Book Review: THE REPUBLICS by Nathalie Handal

 photo e089317b-6e09-4e80-a48b-24d024d2fb07_zpsv5bo8nla.jpg The Republics
Poems by Nathalie Handal
University of Pittsburgh Press, 2015

Reviewed by Dakota Garilli

After the Haitian earthquake of 2008, the poet Nathalie Handal revisited the country of her birth and its neighbor, the Dominican Republic. Faced with two vibrant cultures learning how to resituate themselves after this latest tragedy, Handal began to write a series of “flash reportages” based on the people she met and the stories they told. As much a love letter to her homeland as to its residents, The Republics is immediately successful as a collection that humanizes the people of Haiti and the Dominican Republic to her readers elsewhere. Using the weight and lyricism afforded to her by the prose poem form, Handal is able to address these subjects with the urgency and gravity they deserve.

The island of Hispaniola, where so much is screaming crickets and broken motorcars and “Ten Drumbeats from God”—it is in these desperate spaces that Handal finds the people to whom she will give voice throughout the collection. Typically these are people living on the margins of society, such as the black Haitians speaking in “Noir, une lumière.” Even (and today, especially) in the United States we can recognize their particular cry for freedom: “Take everything but my blackness.” Spurned by a society that would rather erase them than face its issue of racism, they beg to be liberated from poverty, tragedy, and inequality while still being recognized for who they are. “They hated our black,” the speaker explains. “What they didn’t understand is that it illuminates their world.” By amplifying the voice of blackness in Haiti, she places the issue of racism starkly before us to be considered both as a Haitian problem and one here in our own backyard. By the poem’s end, readers are forced to face how demoralizing it is to be told, “You are in the wrong land even if the roosters recognize you.”

Despite some poems being written from what seems to be Handal’s viewpoint, nearly the entire collection is devoted to speaking on behalf of others. The series “Salt on the Tongue” introduces us to nine Haitians and their stories. “Amor in la Zona Colonial,” set in the Dominican Republic (and the oldest permanent European settlement of the New World), doesn’t give name to its characters. Instead, it visits five bedrooms, perhaps in an apartment building or a hotel, to find unique voices and perspectives on romance. Some of Handal’s most beautiful lines are found here:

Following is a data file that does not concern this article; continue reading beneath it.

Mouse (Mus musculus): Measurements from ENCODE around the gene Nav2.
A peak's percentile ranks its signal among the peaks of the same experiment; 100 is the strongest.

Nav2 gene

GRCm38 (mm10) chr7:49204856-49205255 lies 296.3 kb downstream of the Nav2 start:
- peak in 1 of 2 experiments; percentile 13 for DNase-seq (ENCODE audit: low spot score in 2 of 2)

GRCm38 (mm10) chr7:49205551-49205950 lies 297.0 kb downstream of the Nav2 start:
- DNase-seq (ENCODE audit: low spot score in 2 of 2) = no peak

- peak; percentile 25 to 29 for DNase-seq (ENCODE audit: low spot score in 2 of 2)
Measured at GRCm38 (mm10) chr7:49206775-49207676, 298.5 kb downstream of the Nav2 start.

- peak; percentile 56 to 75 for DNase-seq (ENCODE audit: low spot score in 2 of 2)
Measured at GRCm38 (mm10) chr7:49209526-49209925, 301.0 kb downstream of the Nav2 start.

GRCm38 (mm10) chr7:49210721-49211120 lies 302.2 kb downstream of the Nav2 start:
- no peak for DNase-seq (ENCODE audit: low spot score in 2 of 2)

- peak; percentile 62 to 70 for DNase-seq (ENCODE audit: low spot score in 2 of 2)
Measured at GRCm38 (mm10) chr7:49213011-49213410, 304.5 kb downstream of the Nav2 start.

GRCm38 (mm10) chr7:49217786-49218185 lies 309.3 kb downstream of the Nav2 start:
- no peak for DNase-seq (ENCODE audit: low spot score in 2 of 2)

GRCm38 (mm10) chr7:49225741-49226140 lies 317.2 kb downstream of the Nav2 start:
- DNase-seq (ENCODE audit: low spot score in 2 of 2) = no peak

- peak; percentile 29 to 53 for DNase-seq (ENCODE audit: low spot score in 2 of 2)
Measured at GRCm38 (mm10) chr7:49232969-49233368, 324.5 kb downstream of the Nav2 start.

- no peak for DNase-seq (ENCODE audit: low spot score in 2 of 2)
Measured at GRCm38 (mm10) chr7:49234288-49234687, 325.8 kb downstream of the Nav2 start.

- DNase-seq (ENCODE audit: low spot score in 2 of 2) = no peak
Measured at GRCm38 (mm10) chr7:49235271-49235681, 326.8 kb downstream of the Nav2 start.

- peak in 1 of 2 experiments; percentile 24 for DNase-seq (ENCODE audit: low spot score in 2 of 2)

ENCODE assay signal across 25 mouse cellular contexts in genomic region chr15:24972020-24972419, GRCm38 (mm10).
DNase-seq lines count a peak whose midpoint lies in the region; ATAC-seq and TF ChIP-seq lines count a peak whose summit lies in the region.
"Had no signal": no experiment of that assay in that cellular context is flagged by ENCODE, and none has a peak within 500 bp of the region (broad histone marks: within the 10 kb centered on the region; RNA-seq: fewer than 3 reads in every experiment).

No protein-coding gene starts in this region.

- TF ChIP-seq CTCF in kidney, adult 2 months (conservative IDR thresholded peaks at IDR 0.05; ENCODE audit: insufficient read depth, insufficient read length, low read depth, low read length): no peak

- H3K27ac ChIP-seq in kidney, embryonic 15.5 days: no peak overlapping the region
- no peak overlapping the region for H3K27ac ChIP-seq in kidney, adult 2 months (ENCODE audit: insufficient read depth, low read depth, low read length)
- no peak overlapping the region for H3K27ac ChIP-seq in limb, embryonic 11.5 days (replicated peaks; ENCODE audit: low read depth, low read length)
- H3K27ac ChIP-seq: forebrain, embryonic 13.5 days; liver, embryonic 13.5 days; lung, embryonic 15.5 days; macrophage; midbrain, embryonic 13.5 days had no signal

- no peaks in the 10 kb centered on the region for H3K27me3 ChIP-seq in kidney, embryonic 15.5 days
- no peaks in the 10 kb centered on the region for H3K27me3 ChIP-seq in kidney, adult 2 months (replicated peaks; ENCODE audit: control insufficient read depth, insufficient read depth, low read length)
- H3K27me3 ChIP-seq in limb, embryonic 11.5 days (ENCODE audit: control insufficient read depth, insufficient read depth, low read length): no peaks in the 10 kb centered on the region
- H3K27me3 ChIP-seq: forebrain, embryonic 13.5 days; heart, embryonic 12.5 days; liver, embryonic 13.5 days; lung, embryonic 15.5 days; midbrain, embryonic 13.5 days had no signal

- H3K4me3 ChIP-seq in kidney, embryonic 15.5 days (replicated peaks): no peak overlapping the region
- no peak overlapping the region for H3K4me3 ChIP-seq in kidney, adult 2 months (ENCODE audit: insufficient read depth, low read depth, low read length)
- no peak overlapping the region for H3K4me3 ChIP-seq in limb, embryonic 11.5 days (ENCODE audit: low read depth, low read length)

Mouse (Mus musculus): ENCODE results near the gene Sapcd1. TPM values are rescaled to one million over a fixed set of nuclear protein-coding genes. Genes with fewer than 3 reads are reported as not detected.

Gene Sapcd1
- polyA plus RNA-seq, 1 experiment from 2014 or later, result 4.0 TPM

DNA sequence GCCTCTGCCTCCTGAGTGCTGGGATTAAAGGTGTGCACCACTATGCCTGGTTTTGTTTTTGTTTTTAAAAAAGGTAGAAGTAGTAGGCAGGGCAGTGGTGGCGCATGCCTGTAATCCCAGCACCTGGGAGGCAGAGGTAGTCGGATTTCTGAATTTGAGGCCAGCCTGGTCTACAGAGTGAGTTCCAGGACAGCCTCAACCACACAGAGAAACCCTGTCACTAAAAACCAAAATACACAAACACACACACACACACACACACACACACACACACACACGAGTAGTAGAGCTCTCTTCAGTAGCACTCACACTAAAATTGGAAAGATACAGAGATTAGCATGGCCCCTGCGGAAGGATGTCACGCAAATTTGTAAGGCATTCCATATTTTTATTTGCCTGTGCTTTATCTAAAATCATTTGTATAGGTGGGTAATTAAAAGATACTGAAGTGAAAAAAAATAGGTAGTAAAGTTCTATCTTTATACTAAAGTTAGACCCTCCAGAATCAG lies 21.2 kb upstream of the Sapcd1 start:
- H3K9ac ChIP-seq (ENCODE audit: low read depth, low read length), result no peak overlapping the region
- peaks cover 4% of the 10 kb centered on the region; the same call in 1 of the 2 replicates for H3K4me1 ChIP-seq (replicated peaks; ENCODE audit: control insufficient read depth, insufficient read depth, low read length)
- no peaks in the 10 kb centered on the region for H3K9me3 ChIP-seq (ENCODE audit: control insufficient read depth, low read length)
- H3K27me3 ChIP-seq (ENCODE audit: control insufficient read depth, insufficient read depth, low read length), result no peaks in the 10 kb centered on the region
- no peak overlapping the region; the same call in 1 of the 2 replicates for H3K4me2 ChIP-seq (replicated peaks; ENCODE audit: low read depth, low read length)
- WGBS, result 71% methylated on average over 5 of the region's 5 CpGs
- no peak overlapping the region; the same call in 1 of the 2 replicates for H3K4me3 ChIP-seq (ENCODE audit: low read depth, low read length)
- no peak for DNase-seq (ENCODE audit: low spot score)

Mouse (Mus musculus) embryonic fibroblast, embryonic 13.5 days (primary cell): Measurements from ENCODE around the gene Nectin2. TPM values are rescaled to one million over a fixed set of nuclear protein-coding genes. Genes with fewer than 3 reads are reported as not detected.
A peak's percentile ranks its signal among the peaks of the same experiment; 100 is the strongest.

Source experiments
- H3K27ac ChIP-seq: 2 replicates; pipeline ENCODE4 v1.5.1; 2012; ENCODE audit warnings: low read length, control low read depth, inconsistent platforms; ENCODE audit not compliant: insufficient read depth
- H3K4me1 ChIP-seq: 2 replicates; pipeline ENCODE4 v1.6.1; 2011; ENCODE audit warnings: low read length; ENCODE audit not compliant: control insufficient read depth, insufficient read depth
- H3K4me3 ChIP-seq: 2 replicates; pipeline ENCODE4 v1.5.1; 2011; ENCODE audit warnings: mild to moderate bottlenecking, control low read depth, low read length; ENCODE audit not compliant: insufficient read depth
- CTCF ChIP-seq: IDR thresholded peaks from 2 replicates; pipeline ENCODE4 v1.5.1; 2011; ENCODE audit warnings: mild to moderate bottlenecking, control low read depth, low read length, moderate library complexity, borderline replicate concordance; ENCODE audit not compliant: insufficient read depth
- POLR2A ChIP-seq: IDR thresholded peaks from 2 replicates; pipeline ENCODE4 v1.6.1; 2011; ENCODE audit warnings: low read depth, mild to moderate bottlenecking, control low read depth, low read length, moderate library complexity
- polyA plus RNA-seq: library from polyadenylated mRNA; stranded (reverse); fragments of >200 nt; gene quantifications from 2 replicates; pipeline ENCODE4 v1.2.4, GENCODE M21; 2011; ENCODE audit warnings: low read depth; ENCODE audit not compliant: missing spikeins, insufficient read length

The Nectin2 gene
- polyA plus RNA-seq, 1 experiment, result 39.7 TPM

The hour changes time into other forms of desire. A woman needs no bra in summer. A kiss after a fuck. A way to depart.

We are a riot waiting to be broken and dispersed. I have no idea what it means to be beautiful but I try to survive what you don’t say.

I couldn’t tell if we were dancing or screaming or maybe it was a way to meditate la pobreza away…

Desire, loneliness, regret, and desperation make frequent returns throughout the collection. In “Milagro’s Recollections,” we meet a mother whose son, Frankie, died unexpectedly at the age of 19. The speaker remembers a time when the woman lived vibrantly before turning to examine her in the present moment. “All I saw was the way life moved faded leaves on her face. The way Frankie stayed handsome forever. She disappeared… But I was told, on some days when she is lucid, she says my name with a faint smile.”

The curse of the remembered dead seems to follow all the people Handal meets throughout The Republics, and each person lives with this burden in his own way. For her part, Handal first has to come to understand the rootlessness of this feeling.

I look at the mother looking at her child eating—why isn’t she smiling? I look at my lover looking at me naked beside him—why isn’t he smiling? I look at the ex-slave growing mangoes, and his daughters drinking water from a well—why aren’t they smiling?  I always believed that everything was black and white. But what’s closed inside me isn’t black or white.

Then there are those who run from what’s closed inside them—if only for a moment—such as the Haitians Handal observes celebrating Carnaval. “A parade of wild colors… Masks glittering. Every meter a dream.” Overtaken by beauty and joy, the people admire the “illusion” of the ocean while some cosmic camera pans over the entirety of the country. We’re told, in Haitian and French, that “coal is burning. The crowd is ready.” “Quelle belle nuit,” the partygoers agree. “Carnaval is a country made of secret crimson skies—why know everything.”

And yet, Handal’s voice throughout does ring as rather omniscient. There is no letting up from overwhelming reality; the presence of grief and injustice are never far. But, as she shows us in “La Carta del Capitán,” there are a few moments where we can locate the beauty in devastation. Sometimes, to survive, we must force ourselves to look at blessings as well as pain:

Love, your lips circling my chest, the shape of your mouth on my neck, I know now that distance isn’t a broken letter; it’s a dazzled heart, elegies turning into comets.


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